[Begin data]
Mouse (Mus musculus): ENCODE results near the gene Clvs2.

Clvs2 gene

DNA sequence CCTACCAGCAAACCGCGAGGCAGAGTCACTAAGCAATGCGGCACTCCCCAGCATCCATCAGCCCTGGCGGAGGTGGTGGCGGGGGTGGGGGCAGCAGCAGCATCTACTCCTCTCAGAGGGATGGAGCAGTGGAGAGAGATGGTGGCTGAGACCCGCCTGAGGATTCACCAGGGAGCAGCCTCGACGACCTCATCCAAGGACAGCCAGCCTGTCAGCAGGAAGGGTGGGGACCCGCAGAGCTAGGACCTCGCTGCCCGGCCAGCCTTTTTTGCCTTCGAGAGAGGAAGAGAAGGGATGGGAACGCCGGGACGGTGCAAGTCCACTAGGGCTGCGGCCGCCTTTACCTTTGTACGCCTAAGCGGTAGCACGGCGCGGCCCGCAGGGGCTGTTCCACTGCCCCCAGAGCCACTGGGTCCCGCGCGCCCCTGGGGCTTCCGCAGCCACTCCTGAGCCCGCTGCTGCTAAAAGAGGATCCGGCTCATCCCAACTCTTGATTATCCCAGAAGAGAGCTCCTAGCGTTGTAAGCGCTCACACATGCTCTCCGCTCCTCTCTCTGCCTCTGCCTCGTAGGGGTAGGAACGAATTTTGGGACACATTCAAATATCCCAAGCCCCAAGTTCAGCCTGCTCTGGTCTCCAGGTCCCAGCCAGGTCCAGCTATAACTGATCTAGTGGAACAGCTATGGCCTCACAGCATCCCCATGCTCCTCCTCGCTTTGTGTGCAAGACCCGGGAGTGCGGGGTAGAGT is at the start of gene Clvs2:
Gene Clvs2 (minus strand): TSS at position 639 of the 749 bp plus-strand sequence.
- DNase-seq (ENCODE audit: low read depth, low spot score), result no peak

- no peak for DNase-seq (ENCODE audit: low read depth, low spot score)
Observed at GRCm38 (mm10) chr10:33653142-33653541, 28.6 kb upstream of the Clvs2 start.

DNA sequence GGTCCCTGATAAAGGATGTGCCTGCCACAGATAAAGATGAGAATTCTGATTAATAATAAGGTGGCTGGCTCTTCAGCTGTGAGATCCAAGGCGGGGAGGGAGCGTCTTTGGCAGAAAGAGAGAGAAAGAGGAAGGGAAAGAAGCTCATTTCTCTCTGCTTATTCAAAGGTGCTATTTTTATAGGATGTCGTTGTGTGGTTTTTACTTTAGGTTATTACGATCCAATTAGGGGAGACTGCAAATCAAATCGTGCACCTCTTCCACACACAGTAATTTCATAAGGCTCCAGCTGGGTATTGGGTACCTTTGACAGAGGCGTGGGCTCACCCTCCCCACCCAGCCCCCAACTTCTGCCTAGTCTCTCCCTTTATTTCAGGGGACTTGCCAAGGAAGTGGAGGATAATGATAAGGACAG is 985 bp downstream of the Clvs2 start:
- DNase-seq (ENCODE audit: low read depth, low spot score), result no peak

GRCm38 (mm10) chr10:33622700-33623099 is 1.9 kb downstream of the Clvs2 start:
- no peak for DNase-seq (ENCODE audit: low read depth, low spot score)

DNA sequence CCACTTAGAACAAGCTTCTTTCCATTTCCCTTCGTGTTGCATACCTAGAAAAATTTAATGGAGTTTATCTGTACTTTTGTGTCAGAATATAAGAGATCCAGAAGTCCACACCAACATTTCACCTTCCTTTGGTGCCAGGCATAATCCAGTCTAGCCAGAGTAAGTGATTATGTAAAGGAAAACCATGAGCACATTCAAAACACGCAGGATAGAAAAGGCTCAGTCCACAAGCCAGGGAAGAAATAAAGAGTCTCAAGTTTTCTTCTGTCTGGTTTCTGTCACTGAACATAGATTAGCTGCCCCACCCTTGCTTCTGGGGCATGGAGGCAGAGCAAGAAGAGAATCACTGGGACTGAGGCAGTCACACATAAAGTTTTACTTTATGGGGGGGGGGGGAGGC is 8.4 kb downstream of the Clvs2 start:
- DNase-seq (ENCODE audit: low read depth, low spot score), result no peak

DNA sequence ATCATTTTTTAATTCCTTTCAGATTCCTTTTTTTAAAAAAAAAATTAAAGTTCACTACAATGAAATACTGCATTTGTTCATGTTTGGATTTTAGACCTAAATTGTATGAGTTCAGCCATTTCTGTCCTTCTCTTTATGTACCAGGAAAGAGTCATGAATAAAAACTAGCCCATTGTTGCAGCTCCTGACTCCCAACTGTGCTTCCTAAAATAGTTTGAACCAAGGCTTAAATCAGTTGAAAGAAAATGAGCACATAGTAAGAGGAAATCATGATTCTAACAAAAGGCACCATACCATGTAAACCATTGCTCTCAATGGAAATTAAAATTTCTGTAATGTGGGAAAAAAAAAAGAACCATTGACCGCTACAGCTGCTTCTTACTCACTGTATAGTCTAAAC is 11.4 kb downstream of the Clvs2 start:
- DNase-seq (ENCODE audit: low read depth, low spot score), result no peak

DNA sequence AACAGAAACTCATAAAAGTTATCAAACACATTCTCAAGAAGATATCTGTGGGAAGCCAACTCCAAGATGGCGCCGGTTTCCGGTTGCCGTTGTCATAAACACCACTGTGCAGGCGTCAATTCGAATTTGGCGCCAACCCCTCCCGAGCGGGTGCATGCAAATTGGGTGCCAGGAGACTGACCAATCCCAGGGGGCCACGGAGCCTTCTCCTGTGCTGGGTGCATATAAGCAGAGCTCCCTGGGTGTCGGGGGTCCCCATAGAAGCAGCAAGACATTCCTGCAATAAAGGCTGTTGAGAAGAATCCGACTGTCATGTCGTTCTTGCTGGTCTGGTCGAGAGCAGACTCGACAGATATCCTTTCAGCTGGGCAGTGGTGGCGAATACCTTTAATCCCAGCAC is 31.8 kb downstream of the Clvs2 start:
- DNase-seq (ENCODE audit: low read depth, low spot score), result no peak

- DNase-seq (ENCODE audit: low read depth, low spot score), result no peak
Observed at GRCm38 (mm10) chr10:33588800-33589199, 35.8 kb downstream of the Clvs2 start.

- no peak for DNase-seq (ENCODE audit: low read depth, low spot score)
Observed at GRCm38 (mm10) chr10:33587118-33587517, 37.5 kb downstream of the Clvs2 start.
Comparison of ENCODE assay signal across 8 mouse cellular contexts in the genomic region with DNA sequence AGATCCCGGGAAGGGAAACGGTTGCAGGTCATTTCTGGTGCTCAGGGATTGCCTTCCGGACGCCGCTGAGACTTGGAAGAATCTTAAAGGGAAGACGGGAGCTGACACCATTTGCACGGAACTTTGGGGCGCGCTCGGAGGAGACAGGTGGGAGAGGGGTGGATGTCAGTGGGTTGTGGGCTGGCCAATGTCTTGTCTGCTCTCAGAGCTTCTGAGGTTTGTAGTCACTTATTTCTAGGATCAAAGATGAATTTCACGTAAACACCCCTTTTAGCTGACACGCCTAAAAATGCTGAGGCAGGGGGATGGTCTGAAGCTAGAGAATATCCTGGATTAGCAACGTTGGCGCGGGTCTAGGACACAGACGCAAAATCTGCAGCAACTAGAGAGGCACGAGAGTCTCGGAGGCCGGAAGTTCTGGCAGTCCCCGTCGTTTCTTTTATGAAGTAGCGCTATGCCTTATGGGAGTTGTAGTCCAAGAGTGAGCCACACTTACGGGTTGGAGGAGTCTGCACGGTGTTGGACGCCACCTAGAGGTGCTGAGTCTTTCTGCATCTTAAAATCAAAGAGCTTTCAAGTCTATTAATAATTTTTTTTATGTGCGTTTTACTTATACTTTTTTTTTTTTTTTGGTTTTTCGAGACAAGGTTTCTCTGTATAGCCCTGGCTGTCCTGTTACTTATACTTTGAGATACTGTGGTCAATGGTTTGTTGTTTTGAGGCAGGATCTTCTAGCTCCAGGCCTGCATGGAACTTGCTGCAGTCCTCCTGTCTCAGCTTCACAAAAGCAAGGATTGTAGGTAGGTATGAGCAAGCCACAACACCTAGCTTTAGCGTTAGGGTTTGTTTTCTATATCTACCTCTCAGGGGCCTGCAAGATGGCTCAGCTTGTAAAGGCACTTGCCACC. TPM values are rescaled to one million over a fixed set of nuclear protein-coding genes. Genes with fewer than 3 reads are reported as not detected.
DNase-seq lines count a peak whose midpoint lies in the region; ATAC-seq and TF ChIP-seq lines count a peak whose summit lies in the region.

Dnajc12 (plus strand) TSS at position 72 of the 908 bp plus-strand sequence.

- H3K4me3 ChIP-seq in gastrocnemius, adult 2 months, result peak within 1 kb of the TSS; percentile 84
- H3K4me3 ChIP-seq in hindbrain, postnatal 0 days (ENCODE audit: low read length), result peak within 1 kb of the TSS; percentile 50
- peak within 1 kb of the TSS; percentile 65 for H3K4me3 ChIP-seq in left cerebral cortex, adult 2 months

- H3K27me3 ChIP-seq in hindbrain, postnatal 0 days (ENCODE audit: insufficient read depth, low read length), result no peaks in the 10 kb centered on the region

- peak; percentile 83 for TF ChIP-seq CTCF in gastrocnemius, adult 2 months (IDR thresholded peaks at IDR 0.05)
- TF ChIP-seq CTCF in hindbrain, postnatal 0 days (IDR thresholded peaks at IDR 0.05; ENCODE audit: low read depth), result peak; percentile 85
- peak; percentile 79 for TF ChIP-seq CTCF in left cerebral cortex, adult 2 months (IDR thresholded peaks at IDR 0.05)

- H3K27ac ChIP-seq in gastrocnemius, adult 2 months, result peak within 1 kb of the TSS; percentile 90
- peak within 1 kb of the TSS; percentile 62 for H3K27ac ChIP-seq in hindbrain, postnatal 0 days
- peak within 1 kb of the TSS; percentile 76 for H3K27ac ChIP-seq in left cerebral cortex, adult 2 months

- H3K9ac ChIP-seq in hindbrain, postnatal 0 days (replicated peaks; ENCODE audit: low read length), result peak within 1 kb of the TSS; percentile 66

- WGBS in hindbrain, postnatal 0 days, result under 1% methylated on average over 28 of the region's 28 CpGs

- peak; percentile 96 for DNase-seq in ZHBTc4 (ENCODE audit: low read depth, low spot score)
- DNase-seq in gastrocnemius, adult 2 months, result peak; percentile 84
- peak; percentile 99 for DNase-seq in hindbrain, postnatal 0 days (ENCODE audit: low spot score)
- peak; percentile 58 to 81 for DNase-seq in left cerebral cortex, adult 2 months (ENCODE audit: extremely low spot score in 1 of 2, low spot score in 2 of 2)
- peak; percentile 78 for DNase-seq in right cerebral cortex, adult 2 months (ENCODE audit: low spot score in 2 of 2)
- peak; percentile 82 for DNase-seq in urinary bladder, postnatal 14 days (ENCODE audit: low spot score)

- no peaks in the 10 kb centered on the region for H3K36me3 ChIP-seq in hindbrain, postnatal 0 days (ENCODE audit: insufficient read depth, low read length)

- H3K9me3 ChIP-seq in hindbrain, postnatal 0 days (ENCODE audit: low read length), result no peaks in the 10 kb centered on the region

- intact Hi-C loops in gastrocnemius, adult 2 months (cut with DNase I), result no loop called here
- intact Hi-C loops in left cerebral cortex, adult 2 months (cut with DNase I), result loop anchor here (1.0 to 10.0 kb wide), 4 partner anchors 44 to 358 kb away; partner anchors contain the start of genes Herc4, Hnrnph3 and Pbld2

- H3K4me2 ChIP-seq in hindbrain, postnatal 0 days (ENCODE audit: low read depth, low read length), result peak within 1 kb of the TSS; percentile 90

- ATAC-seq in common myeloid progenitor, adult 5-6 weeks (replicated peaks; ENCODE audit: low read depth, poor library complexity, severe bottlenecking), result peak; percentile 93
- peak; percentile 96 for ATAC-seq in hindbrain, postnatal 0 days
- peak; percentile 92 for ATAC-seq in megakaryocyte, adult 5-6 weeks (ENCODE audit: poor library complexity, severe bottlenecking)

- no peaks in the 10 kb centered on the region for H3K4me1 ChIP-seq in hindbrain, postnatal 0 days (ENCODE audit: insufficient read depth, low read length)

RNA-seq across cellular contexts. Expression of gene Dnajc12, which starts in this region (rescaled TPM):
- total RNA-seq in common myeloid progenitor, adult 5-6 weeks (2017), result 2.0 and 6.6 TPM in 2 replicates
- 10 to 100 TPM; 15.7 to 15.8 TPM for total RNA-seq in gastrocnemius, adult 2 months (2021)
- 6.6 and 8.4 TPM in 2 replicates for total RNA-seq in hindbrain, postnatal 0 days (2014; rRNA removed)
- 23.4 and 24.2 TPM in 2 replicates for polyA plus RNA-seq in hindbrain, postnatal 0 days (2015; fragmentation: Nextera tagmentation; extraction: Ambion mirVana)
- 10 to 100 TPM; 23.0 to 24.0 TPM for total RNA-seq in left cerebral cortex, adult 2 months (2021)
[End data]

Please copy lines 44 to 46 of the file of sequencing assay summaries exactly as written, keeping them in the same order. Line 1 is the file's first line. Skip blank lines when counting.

- H3K9me3 ChIP-seq in hindbrain, postnatal 0 days (ENCODE audit: low read length), result no peaks in the 10 kb centered on the region

- intact Hi-C loops in gastrocnemius, adult 2 months (cut with DNase I), result no loop called here
- intact Hi-C loops in left cerebral cortex, adult 2 months (cut with DNase I), result loop anchor here (1.0 to 10.0 kb wide), 4 partner anchors 44 to 358 kb away; partner anchors contain the start of genes Herc4, Hnrnph3 and Pbld2